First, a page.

§ Question agreed to.
§ Question again proposed.
§ Mr. Newton
There is no mystery about the fact that the pension arrangements in the civil service are on a different basis from those for Members of Parliament.
I hope that the House will realise that certain practical difficulties need to be addressed. First, as I have already indicated by quoting from the previous debate, since 1983 Members have had the right, and I judge from what she said that my hon. Friend the Member for Lancaster has probably used it, to purchase added years of service. If they did so during the first two years after 1983, they were able to do so at a discounted rate. Many did so. Those who did not, of whom I am one, will obviously benefit from the proposal in the amendment, but the question then arises—exactly the question raised by my hon. Friend the Member for Lancaster—of how in fairness to treat those who did purchase added years.
One possibility, presumably, would be to refund what those Members paid in respect of what would now be provided by the Exchequer. The other, which is what the SSRB report and the amendment of the right hon. Member for Wythenshawe appear to envisage, is that they should be treated as having their years of service augmented so that they continue to benefit from the extra that they have chosen to pay, as well as the extra that the amendment would provide. However, that would produce the situation in which some Members would have an entitlement exceeding the maximum allowed by Inland Revenue rules. So once again, we would have to face—[HON. MEMBERS: "How many Members?"] It is important that the House should understand those complications. We would have to face the issue of refunds, whether interest should be paid, and if so, at what rate and so on. There could be yet further complications arising from the interaction between the basic scheme—
§ Mr. Newton
Yes, of course I will give way. I have shown that I am willing to give way, but I should like to complete a sentence before I do so. Still further complications could arise from the interaction between the basic scheme and the scheme for additional voluntary contributions introduced last year.
§ Mr. Garrett
Is it not the case that to exceed the Inland Revenue threshold, a Member of Parliament would have had to have spent 40 years here? Therefore, the number affected is few. The right hon. Gentleman continually refers to those hundreds of Members of Parliament who will not benefit from such a proposed scheme, but they will not benefit because they are on 50ths already.
§ Mr. Newton
That latter point has been acknowledged in everything that I have said. They will not benefit because the improvement in 1983 meant that, since 1983, all of us, whether new Members or old, have been accruing at a rate of 50ths. That does not get away from the argument that I have been putting to the House about whether it is right to backdate that accrual before 1983. In the first part of the hon. Gentleman's intervention, he, in effect, confirmed what I said. In some cases, that 1418 possible tangle would arise. I do not say that it is insuperable, but it is one of the things that the House must register.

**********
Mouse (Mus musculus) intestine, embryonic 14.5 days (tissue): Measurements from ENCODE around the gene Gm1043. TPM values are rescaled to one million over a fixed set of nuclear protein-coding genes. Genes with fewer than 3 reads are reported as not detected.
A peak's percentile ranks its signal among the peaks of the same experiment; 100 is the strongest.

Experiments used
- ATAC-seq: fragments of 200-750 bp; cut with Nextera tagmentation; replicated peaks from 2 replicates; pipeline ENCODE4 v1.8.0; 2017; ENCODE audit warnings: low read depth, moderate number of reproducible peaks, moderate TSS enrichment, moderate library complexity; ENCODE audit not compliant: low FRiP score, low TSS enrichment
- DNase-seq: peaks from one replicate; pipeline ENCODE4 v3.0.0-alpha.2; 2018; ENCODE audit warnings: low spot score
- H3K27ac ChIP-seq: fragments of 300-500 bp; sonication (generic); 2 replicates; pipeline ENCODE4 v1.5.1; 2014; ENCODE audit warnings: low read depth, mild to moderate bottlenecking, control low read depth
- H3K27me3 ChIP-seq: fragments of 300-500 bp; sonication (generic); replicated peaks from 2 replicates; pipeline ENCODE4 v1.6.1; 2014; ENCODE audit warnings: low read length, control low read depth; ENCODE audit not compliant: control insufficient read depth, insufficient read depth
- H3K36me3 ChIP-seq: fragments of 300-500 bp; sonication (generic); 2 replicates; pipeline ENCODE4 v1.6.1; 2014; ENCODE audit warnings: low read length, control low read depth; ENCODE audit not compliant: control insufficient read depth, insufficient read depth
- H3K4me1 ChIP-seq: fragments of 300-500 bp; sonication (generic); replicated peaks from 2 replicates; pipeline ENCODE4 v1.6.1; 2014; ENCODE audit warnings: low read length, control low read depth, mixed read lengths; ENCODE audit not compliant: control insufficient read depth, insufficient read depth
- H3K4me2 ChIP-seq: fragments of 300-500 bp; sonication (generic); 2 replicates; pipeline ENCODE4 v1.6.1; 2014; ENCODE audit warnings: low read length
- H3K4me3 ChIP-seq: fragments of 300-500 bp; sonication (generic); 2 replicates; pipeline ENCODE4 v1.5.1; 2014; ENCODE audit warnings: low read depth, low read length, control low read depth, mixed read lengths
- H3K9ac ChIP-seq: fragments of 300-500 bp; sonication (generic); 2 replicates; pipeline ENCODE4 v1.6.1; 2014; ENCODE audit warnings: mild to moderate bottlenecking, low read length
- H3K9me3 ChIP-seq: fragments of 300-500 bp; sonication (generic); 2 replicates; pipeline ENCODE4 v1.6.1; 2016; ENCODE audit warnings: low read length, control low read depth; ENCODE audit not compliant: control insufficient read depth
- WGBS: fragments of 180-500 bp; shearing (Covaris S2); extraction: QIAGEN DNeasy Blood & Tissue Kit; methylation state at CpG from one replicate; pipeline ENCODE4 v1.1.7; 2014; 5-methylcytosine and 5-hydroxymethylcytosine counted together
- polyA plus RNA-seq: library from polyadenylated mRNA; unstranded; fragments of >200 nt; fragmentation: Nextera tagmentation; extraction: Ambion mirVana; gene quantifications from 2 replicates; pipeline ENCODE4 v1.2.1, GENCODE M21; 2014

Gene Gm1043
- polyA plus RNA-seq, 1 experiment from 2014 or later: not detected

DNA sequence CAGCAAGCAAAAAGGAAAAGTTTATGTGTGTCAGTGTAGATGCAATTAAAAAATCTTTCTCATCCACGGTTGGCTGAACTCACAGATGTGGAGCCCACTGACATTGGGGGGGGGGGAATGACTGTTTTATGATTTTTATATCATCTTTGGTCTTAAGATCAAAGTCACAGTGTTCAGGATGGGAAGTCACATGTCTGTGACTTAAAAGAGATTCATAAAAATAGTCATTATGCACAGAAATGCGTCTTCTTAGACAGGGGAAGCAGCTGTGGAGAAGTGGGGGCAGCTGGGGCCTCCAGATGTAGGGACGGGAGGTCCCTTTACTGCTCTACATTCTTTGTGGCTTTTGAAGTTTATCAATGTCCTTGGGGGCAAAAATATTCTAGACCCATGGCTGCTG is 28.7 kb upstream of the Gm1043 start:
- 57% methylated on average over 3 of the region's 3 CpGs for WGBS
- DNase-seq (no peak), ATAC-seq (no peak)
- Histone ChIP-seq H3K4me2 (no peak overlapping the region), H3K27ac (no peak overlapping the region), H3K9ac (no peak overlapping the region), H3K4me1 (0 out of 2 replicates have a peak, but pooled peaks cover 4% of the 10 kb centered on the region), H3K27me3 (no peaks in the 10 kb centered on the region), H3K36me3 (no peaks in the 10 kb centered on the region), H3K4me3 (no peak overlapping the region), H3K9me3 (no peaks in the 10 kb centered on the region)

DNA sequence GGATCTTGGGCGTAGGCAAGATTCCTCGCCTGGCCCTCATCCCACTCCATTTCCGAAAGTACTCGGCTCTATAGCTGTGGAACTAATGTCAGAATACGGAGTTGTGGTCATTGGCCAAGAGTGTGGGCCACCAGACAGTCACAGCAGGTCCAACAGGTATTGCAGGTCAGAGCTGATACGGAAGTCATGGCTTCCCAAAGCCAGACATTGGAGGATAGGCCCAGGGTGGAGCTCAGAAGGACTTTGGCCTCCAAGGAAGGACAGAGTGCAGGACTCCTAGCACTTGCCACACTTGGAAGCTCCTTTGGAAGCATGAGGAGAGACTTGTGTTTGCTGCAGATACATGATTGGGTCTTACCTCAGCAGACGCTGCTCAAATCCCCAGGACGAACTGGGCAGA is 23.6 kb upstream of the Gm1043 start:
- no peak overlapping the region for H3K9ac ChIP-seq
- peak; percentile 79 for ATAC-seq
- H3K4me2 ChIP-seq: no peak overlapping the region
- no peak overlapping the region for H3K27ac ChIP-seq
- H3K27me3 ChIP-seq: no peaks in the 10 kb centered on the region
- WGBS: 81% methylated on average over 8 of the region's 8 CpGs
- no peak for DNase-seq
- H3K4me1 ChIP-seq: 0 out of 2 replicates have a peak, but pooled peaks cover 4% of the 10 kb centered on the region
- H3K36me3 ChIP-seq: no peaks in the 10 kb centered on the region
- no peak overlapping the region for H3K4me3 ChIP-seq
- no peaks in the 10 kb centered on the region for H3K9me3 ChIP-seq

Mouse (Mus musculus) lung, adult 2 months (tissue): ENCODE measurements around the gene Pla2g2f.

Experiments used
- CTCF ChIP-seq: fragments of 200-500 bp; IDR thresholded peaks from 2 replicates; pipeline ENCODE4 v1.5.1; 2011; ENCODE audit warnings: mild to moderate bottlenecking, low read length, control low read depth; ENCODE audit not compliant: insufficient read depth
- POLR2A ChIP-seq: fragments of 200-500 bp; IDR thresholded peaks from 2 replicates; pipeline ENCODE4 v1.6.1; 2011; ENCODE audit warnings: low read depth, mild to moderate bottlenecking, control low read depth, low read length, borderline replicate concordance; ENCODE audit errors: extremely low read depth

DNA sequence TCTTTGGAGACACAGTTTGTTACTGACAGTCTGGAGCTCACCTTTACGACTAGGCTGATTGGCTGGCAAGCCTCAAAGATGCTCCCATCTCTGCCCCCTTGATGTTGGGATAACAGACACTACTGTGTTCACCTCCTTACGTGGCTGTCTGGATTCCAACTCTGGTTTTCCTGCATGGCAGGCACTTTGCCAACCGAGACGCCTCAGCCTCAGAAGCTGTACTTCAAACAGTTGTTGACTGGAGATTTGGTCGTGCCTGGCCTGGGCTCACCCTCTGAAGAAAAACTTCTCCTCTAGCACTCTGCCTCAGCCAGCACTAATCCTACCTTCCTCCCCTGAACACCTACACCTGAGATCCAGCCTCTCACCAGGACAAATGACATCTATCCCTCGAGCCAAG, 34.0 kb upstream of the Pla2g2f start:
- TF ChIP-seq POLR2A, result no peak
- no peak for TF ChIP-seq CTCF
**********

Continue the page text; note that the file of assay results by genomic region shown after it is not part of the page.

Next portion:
§ Sir Peter Tapsell (East Lindsey)
I do not think that that is a serious point. As it happens, I am advised by the Fees Office that I qualified for the maximum two-thirds pension some time ago, but I have elected to go on contributing to the pension fund of Members of Parliament. I am told that I could go on until I am entitled to a 75 per cent. or 80 per cent. pension if my electors go on re-electing me. I am assured that there is no problem about that, so why not just enhance the thing?
§ Mr. Newton
I have said that, in my view at least, there could be a problem of, as it were, running into the ceiling. I know that a number of Members have said, "Well, that could be dealt with in one way or another." Indeed, I am not saying that those problems are insuperable, but they are a factor of which the House should be aware.
The second, and in my view much more serious practical problem, is the inequity which would arise between Members and ex-Members in respect of service in the House in the same period. As I have said, the SSRB's proposal and the amendment of the right hon. Member for Wythenshawe relate only to those of us who are still Members of the House. In other words, a pension in respect of—to take my own case, 1974 to 1983—would be increased for someone like myself who happens to be still here, but unaltered for those who were here in precisely the same years and who happen to have left for whatever reason in the intervening period. I frankly think that it would be very hard indeed to defend that as being in any way fair.
The complexities of seeking to include ex-Members, let alone their survivors or legatees, are all too obvious and they may well prove insuperable. Moreover, the costs would certainly be significantly greater. On a rough estimate, against the £2.3 million in capital terms for the right hon. Gentleman's amendment to which I have referred, we would be talking about something like an extra £7 million, which the taxpayer would have to find. I said earlier that I believe the arguments against the amendment to be compelling. I hope that I have shown why I hold that view and I hope that the House will reject the amendment and agree on my motion as proposed.